We need to share thoughts and data on this because we want dementia-specific facilities. If we want day care centres, but existing centres are not good enough, our data may help improve existing services or set up more suitable ones. And even if the services we want are different (like respite care or caregiver training or supply of trained attendants), we must remember that if entrepreneurs get discouraged by the response to their day care centre, they may decide against offering other services which we want.

Looking forward to your comments (Remember, you can post anonymously. You can also write directly to me).

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Information, creativity, fictional imperatives, hope: Considerations while using movies to understand dementia

Last month, I had the opportunity to hear the renowned filmmaker, Jahnu Barua, talk about his film, Maine Gandhi Ko Nahin Mara, a Hindi movie where Anupam Kher plays the role of a person showing dementia symptoms. (Jahnu Barua Wikipedia profile). This talk was on the occasion of ARDSICON 2013, the 18th National Conference of Alzheimer’s and Related Disorders Society of India (ARDSI), held in Guwahati in November 2013.

In an earlier blog post I had commented on this film and said that I found the film to be an excellent depiction of dementia and its impact on the family, but also expressed discomfort about the final scenes and their implication. I was, therefore, very curious to hear Jahnu Baruah’s talk on his approach to the topic.

Maine Gandhi Ko Nahin Mara is the story of a retired person (played by Anupam Kher) who starts behaving very strangely. He believes he has killed Gandhi and is currently imprisoned because of that crime, and shows a range of emotions like aggression, paranoia, withdrawal, wandering, while also failing to recognize family members. The distraught family consults a doctor and gets a diagnosis of dementia/ pseudodementia. The movie ends by showing a creative solution where Kher undergoes a trial in a rigged-up courtroom scenario to help him get rid of his obsession that he killed Gandhi, supposedly a major trigger for his situation. The solution is shown to work. This aspect (of such a solution being tried and its working so dramatically) had left me very uncomfortable, as I was unaware of any research or experimentation that supports possible efficacy of such solutions.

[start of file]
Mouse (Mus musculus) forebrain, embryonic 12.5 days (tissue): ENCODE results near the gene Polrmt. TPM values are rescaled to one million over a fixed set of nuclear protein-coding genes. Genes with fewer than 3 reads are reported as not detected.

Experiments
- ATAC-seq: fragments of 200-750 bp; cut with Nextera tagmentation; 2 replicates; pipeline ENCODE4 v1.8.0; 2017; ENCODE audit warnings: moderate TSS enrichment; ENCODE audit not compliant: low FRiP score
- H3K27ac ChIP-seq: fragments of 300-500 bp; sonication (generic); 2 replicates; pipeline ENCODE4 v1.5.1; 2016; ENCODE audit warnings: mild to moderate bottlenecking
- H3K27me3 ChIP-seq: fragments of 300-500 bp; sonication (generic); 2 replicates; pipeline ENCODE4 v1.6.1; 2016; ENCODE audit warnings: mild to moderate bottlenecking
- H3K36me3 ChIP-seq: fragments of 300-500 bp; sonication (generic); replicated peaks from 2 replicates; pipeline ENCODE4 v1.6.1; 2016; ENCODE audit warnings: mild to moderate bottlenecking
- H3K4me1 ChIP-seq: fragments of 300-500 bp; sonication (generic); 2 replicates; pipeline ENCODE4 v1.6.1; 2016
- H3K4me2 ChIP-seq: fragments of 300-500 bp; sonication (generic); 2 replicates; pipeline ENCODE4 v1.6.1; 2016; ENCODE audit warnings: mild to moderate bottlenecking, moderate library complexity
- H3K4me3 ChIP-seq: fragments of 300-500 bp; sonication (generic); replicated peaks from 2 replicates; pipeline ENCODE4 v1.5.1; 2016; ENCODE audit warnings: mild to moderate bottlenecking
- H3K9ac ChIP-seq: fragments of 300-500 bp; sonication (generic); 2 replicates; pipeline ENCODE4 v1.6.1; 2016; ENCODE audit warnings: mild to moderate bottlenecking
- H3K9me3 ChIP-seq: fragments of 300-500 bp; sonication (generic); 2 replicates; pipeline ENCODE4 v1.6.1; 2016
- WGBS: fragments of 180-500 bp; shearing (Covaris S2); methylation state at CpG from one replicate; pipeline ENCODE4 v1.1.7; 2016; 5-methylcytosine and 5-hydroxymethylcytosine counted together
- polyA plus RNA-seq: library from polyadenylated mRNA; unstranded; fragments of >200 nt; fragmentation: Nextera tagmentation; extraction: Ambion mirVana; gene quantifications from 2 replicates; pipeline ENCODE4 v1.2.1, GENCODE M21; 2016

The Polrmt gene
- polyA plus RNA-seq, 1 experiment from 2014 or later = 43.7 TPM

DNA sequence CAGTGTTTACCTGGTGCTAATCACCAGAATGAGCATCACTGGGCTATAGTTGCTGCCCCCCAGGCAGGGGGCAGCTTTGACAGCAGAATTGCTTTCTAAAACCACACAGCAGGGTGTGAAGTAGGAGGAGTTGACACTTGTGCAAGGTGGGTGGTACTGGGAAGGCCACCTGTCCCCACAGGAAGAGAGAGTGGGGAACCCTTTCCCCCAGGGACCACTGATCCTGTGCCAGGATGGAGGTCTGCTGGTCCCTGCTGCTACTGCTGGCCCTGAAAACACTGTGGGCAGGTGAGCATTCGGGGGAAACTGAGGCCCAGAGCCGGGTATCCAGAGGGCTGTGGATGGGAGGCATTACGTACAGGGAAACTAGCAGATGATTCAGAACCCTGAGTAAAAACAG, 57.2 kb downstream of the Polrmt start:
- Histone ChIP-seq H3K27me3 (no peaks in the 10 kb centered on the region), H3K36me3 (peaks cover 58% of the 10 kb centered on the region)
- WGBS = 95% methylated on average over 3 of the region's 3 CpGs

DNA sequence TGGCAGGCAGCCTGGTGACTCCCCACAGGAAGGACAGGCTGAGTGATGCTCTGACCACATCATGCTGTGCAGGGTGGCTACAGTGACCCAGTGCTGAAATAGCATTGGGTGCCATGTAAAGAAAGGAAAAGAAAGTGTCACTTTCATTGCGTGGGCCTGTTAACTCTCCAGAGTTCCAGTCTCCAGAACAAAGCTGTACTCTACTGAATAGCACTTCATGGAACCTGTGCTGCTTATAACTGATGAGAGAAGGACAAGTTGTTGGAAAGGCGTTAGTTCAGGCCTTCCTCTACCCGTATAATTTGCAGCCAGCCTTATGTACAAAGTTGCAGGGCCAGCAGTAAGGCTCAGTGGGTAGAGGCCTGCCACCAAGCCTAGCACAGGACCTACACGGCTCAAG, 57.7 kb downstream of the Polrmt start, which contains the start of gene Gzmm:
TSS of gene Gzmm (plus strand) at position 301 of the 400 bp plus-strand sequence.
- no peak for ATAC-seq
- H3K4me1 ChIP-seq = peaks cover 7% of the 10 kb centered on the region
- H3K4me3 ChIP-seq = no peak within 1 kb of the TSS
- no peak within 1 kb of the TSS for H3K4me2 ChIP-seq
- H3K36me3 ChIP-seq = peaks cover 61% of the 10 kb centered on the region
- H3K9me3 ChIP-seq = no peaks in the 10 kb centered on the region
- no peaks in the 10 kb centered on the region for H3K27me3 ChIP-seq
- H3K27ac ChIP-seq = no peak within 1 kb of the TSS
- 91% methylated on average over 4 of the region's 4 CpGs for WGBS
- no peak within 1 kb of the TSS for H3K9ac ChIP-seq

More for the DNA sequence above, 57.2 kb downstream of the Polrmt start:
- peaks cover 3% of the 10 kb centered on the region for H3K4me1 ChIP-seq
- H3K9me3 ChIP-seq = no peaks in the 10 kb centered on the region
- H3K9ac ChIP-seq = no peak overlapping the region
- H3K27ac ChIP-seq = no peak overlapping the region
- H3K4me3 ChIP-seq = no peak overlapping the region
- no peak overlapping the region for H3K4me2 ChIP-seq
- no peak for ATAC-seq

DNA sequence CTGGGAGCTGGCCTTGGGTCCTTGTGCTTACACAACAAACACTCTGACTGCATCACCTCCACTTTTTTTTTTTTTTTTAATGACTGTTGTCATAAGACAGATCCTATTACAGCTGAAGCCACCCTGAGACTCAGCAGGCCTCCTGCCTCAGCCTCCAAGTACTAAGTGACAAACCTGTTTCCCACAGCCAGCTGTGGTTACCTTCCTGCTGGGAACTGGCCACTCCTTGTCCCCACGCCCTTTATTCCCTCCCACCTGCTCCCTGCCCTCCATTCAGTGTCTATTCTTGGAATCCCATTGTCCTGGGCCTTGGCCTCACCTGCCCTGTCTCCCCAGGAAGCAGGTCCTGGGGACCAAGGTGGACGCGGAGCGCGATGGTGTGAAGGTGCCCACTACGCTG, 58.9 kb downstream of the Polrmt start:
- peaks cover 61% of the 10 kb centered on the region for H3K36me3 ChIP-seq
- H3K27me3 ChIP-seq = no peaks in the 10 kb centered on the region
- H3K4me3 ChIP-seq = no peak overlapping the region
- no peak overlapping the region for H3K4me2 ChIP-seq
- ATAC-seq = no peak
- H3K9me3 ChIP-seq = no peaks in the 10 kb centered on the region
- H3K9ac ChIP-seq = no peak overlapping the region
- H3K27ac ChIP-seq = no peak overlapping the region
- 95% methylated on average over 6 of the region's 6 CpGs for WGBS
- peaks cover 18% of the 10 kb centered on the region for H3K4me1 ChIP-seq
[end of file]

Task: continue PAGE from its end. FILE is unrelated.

During his talk, Jahnu Baruah talked about how he got the idea for the film (he wrote the original screenplay and he directed the film). He shared some episodes where he unwittingly interacted with persons with dementia, including one who thought he was a murderer. Intrigued, he began learning about dementia and its impact on the person and family, and met many persons in this context. He did extensive research. As he then started thinking of a movie where the protagonist has dementia, and he decided to add a dramatic solution at the end. Some excerpts of what he said (yes, I took notes):

…I extended it with my wishful thinking that such cases have to be cured. Something, at least, to minimise the pain, and then I thought of creating something, a drama…

…whether it can happen, I don’t know, but it is only my wishful thinking and I always feel there should be a way.

Jahnu Barua also shared how, after the film, someone asked him, “Do you think it is possible?” (referring to the impact of the courtroom drama on the dementia symptoms). Jahnu Barua told us that he had answered: “I’m just a film maker, not a doctor, this is just my wishful thinking.” He had a positive feeling about the film he had made, and “whether it can be done or not, that is another aspect.” As I, too, had wondered about the movie’s end but hadn’t thought of trying to contact the movie’s director, I guess I was plain lucky to hear Jahnu Barua’s clarification, 🙂

In this context, I am reminded also of another excellent movie, Thanmathra (Malayalam, my detailed comments on it available here). This movie depicted early onset dementia, and is often quoted as a very instructive movie on dementia by doctors in Kerala. However, some doctors were unhappy at some aspects of the way dementia was depicted. The director, Blessy, responded to those comments in an interview, saying: This is not a documentary, so I am allowed to take certain liberties. (full interview here)

So true. We need to repeatedly remind ourselves that movies and stories are fiction, not documentaries. Movies are creative endeavours. They depict the world as envisaged by the script writers and directors, and explore “what if” scenarios.